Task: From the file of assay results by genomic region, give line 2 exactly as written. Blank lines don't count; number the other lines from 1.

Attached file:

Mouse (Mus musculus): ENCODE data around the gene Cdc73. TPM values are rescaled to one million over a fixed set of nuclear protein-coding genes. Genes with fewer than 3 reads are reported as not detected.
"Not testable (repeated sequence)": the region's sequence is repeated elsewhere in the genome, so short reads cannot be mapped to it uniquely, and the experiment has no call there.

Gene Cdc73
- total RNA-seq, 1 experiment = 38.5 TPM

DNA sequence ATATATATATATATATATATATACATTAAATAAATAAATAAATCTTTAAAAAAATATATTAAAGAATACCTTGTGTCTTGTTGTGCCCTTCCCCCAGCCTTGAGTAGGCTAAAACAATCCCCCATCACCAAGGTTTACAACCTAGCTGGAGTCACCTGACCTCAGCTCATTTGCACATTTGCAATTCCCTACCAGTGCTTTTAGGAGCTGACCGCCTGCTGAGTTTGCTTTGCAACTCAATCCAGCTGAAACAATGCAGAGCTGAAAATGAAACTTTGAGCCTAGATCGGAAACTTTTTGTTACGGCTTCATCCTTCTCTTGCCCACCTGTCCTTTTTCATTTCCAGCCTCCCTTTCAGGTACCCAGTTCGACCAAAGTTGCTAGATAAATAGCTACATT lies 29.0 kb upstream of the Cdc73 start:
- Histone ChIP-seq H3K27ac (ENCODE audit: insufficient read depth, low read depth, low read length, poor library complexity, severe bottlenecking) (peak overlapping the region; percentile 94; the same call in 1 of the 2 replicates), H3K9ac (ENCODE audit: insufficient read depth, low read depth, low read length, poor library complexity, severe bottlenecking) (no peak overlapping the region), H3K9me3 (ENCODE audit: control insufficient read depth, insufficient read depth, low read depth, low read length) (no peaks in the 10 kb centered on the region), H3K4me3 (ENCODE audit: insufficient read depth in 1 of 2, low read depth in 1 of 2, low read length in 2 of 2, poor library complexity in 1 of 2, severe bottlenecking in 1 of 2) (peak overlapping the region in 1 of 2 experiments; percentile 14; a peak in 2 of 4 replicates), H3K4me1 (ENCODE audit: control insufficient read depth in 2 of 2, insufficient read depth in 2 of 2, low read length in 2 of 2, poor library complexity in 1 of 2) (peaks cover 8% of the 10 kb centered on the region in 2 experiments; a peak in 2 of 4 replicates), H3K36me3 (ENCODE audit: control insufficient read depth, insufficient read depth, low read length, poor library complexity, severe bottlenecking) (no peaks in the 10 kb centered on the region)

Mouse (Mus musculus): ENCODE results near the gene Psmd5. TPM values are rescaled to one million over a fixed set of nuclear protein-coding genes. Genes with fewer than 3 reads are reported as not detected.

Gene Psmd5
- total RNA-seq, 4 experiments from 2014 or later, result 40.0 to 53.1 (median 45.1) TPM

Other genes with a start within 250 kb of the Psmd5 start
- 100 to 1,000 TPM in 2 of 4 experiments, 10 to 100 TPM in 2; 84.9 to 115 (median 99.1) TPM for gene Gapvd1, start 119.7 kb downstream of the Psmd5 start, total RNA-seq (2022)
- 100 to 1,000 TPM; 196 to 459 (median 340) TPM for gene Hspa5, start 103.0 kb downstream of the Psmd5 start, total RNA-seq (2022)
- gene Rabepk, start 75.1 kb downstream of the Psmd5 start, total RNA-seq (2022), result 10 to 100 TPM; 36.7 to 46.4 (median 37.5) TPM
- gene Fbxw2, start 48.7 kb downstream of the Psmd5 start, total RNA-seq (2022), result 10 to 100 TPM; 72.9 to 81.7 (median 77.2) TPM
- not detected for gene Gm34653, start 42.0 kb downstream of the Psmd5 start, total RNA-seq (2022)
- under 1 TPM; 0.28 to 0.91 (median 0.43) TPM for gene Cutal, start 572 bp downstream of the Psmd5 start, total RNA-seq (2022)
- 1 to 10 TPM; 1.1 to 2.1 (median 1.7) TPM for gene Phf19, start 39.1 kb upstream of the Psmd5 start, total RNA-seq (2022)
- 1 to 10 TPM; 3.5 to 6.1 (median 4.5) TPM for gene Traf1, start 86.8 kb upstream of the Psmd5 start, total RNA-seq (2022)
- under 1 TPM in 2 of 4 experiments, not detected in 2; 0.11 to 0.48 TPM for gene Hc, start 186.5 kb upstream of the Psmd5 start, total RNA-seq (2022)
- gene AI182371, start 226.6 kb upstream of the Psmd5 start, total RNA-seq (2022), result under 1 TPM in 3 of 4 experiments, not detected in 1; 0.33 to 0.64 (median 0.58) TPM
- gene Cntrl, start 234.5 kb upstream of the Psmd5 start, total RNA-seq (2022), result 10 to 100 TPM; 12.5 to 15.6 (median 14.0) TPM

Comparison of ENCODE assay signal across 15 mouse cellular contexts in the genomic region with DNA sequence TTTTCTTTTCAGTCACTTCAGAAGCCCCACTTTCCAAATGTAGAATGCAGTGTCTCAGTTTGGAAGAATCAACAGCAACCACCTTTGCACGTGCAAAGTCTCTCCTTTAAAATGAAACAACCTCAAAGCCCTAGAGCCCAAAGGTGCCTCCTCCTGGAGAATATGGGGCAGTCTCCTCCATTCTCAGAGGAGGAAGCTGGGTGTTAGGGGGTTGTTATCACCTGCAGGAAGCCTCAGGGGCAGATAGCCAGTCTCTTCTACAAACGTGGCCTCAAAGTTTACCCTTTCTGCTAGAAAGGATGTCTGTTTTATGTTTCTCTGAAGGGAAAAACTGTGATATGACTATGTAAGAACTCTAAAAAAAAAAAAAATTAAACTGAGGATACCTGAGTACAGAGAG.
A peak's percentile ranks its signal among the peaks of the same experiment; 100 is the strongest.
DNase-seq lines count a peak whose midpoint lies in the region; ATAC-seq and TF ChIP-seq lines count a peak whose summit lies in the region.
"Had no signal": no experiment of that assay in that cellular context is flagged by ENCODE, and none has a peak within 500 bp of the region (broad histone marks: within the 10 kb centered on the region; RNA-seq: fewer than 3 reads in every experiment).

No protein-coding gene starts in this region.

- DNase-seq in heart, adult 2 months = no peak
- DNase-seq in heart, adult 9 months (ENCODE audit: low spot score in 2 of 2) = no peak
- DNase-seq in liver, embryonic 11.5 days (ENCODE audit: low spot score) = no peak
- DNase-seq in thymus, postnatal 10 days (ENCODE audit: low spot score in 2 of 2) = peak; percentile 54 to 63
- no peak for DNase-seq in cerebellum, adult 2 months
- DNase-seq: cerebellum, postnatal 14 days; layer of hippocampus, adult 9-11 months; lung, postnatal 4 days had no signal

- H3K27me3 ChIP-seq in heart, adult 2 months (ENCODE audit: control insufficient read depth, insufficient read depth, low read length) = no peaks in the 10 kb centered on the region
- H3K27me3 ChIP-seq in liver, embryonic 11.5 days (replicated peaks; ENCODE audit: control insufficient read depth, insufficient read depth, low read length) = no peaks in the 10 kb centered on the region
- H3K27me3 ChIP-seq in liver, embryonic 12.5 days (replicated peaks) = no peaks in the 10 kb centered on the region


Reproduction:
"Not testable (repeated sequence)": the region's sequence is repeated elsewhere in the genome, so short reads cannot be mapped to it uniquely, and the experiment has no call there.